Saturday, 4 July 2015

More?!? The Salbutamol Paradox



Dosing in children is quite frankly a nightmare.  While formularies such as the BNFc are excellent and easy to follow, there are always pitfalls.  There are maximum doses and there are age related doses, weight related doses and doses that are the same at any age or weight.

Despite all the potential to get it wrong, I am pleased to report that with very few exceptions, the children presenting to the Paediatric Emergency Department where I work are prescribed the correct doses of their medicines.  This is less often the case for inhalers.  It is not uncommon for me to send a 2 year old child home with instructions to continue salbutamol (via a spacer of course) four puffs four hourly and then have another health care professional advise the parent that this is too large a dose.  If the next healthcare professional that they see applies the 'smaller children need smaller doses' principle, the parent may be advised to reduce the amount of bronchodilators to two or even one puff every four hours.

I can see the logic there.  Why would you give more puffs of inhaler to a 2 year old than a 20 year old?  Inhaled bronchodilators are a perfect example of why therapeutics in children is not governed by one or two simple principles.  In the case of treating wheeze in children it is not the size of the child or the age of the age of the child.  Once more we must turn to physics for the answer.

Delivery of the bronchodilator to the airways of the lung works best when you have good inspiration, without turbulence, through open tubes.  In a two year old, you have none of these things.  Crying looks as though it should do the job but studies have shown this to be wrong.  Aerosol deposition during crying is poor.  Even if the child is complying, they are still a victim of physics.  The flow through any tube is inversely proportional to the diameter to the power four.  This means that if the wheeze has halved the diameter of a bronchus, one sixteenth of the air will get through.  If there is turbulence of that air flow then the flow is at least halved again.  So, assuming mucous is rattling around, it doesn't take much bronchospasm to reduce the air getting to your alveoli substantially.  When you are two years old, your trachea is about 6-7mm internal diameter and your bronchi even smaller, so any reduction from bronchospasma and mucous is going to have a huge impact.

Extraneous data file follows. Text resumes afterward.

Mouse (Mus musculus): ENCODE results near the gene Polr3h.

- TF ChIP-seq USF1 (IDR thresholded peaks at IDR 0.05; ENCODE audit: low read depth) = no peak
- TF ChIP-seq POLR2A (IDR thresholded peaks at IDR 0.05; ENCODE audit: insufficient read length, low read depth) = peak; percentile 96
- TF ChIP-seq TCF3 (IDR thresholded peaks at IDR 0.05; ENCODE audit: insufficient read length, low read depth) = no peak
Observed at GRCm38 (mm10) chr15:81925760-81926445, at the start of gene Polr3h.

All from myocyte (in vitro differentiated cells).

Suddenly four puffs doesn’t seem like a lot to give.  I wonder if we studied the salbutamol paradox properly if we would find that there is an argument for age banding salbutamol reliever puffs so that we give even more to the under 5 year olds as a standard reliever dose.


Edward Snelson
Using Real Science to save small lives
@sailordoctor

Disclaimer:   None of the children in medical research have ever consented to being a point mass in a vacuum. 

The Salbutamol Paradox is based on the ladder paradox, a physics thought experiment that involves getting something that seems too big into what appears to be too small a space.  Just like the ladder paradox, the salbutamol needed for a child's wheeze goes up substantially as the pace of the clinical scenario increases.


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